You hang up the phone and realise that this is the third time
this week that this client has called for investment advice but
hasn't invested anything. Back at your desk, you check your
inbox and see that another client, whom you haven't spoken to
in a while, has just placed an order—the fifth this week!
With this order, you've reached your target for the month. But
two months later, this trigger-happy client informs you that she
wishes to terminate her account because the fees are too high.
So what should you have done? Should you have reduced fees for
the more profitable client and spent more time on her, while
increasing the fees for your other, more reluctant, client?
Happens every day
A recent KPMG and ACCA study shows that while most companies
calculate their overall product profitability, only 45% globally
know how profitable their customers are.
Furthermore, our experience has shown that the top 20% of your
customers create approximately 200-300% of the annual profit, while
the remaining 80% destroy the profit by approximately 100-200%.
Customer profitability can provide information that supports
implementation of strategic and tactical changes within an
organisation. Intense competition and pressure in many industries
still drive companies to seek deeper cost savings which will
require more innovative strategies.
What might be wrong with existing profitability
They could be perfectly right! However, experience has shown
that even traditional cost allocation models are often...
not up-to-date and thus no longer reflective of reality
not supported by the right tools and thus can't be simply
subject to a long and difficult data collection process
As you know, being able to choose innovative strategies and to
take informed decisions to achieve sustainable growth requires
strong and stable baseline financial information. This makes profit
calculation very important.
What are the benefits of calculating customer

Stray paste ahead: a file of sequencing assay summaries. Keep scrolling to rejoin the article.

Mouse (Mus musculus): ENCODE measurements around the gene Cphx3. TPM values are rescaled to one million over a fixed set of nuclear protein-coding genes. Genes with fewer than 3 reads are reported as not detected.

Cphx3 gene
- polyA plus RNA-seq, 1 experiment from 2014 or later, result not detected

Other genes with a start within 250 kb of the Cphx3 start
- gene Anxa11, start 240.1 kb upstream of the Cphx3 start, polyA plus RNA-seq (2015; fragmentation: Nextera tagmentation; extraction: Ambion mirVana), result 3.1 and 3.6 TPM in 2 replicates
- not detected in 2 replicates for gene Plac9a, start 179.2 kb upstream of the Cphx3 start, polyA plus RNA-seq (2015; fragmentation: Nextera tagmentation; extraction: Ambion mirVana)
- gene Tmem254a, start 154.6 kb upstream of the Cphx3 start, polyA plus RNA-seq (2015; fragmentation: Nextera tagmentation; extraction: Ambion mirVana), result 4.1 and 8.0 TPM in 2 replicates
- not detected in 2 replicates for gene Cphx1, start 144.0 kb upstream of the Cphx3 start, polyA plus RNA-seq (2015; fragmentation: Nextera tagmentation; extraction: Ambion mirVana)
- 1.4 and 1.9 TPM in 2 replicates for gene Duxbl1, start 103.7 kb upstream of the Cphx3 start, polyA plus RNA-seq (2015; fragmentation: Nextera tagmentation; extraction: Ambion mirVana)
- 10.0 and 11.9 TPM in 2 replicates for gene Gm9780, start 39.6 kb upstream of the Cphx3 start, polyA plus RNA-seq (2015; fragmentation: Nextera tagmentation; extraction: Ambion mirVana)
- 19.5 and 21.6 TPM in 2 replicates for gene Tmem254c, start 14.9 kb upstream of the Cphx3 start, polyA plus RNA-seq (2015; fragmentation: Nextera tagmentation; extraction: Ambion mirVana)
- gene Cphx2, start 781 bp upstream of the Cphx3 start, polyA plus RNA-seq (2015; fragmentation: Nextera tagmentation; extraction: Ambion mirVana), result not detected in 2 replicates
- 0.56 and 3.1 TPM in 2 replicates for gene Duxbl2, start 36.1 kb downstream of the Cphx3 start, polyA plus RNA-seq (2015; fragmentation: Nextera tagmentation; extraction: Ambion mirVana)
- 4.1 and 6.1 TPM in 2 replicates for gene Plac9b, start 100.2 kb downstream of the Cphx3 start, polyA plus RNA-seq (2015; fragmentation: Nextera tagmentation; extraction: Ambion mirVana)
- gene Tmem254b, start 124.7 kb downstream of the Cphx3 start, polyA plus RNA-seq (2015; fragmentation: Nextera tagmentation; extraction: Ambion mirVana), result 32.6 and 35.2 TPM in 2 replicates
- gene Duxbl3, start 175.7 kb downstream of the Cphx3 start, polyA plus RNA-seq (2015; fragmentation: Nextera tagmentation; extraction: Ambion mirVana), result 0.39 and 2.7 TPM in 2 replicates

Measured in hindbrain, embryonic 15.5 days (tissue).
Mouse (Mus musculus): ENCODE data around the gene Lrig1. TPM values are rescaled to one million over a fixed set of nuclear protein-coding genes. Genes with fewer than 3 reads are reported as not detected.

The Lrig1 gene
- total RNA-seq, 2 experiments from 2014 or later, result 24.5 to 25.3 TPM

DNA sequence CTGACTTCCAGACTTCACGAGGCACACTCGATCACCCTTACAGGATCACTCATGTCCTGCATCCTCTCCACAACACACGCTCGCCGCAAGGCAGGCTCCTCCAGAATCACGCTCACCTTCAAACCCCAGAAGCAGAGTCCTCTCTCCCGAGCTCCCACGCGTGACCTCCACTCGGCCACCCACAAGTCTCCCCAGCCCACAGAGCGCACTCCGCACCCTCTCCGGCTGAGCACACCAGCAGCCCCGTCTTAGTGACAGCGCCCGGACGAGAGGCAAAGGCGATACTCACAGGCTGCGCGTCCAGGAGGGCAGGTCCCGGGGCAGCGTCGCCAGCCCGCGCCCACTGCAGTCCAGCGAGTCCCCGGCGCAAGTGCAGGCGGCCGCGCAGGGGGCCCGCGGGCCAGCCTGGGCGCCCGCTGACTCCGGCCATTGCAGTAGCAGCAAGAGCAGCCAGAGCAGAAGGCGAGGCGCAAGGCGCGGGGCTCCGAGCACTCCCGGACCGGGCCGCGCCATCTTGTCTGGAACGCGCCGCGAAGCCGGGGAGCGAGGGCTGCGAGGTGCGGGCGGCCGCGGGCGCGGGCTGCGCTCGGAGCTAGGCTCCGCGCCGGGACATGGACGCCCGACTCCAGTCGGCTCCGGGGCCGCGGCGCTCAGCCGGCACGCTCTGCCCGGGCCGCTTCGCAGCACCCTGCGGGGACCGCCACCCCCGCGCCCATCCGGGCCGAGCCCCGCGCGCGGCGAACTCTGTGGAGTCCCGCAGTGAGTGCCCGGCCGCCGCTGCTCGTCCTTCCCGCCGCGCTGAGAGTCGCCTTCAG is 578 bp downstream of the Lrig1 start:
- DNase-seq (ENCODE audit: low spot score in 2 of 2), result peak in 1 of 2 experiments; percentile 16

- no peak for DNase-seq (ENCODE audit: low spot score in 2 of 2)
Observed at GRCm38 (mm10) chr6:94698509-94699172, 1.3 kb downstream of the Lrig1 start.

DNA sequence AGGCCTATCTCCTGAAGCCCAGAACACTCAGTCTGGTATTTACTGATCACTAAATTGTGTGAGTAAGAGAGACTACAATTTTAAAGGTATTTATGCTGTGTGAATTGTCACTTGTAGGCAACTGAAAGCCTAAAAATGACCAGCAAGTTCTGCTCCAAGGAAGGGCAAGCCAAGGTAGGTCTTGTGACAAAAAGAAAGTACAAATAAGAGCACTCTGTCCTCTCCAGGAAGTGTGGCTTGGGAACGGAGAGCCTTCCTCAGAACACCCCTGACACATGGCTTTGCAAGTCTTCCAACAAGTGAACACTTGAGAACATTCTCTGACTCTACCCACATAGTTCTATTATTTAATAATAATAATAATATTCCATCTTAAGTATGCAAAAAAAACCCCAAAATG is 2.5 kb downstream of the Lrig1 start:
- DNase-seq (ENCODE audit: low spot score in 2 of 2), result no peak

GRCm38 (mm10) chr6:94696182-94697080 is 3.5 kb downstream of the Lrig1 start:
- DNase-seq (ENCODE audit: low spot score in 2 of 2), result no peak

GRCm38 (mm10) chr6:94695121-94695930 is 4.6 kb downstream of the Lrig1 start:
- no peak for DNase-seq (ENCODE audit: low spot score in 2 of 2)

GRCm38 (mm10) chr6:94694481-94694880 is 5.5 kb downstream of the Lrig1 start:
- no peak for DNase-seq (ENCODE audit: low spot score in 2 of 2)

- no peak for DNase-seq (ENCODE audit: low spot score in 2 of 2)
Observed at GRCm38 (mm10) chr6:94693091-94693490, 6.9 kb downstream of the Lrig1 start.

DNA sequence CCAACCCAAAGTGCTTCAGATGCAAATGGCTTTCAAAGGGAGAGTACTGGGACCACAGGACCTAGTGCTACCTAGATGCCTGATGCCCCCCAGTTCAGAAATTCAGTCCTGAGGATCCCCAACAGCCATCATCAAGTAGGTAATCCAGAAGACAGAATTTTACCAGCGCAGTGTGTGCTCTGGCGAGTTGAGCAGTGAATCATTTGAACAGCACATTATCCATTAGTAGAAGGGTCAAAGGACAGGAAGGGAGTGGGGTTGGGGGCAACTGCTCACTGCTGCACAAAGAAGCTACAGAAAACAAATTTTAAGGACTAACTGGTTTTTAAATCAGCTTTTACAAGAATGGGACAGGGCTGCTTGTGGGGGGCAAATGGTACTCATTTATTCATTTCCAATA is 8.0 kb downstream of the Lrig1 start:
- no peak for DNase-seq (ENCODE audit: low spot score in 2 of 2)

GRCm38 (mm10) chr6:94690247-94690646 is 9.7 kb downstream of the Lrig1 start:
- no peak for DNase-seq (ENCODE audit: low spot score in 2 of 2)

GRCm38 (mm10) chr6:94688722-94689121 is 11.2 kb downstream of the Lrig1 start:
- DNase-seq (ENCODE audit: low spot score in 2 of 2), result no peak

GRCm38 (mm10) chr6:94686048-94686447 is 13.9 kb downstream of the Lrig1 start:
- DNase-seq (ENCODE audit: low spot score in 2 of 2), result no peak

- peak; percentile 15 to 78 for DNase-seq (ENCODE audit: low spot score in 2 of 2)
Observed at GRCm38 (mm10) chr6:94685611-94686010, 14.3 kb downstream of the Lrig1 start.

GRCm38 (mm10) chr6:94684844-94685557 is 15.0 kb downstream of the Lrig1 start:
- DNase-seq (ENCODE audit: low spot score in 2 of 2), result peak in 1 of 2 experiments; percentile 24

By doing such calculations organisations can efficiently and
effectively analyse business costs, income, and profitability at
multiple levels to help make better-informed business
But they can go further, too.
We are living in
the age of the customer, and the currency of our age is
customer experience. At no prior time has the customer had such an
influence on how a company does business. Customers desire
consistent and high-value experiences, transparent pricing, and
customised offerings, and may go elsewhere if they don't
receive these things. We believe success belongs to those companies
who master the economics of customer experience, by which they will
find the optimal balance between customer satisfaction and
Organisations will have to move away from snapshot financials
and move towards trending and prediction on a more frequent or
event-driven basis. Putting data and metrics in context and
correlation with one another will be synonymous with finding the
winning formula that works for organisations and their customers
The figure below illustrates how organisations, in order to
combine customer experience with customer profitability, should
take both a management view as well as a customer service view:
Furthermore, by implementing customer profitability
calculations, the company can achieve significant benefits in a
range of areas, such as:
sales/marketing: enhanced pricing
production: improvements in value chain and efficiency
insight: enhanced efficiency
management: profitability, customer investments, direction of
overall: increase in company value
HR: creation of a profitability culture
competitive environment: initiation of correct customer
What are the challenges of a customer profitability model?
Identifying the most profitable customers from the current
customer base is not an easy exercise, but what's even harder
is identifying who will be the most profitable customers
in the future. The challenge lies in measuring the allocation of
costs to customers. While it is usually clear what revenue each
customer generated, it is often not clear at all what costs the
firm incurred serving each customer.
Like other profit measures, customer profitability is
historical. It is a financial summary of what happened in a
previous period. The forward-looking measure of the value to be
derived by serving a customer is called customer lifetime value.
However, unprofitable customers can have high customer lifetime
values (and vice versa).
In order to further analyse the profitability of your customer
(whether you have a customer profitability model in place or not),
a more innovative methodology has been developed. It works by
analysing the customer profitability by product and sales channel.
Read more on Multidimensional Profitability in our next blog.
The content of this article is intended to provide a general
guide to the subject matter. Specialist advice should be sought
about your specific circumstances.
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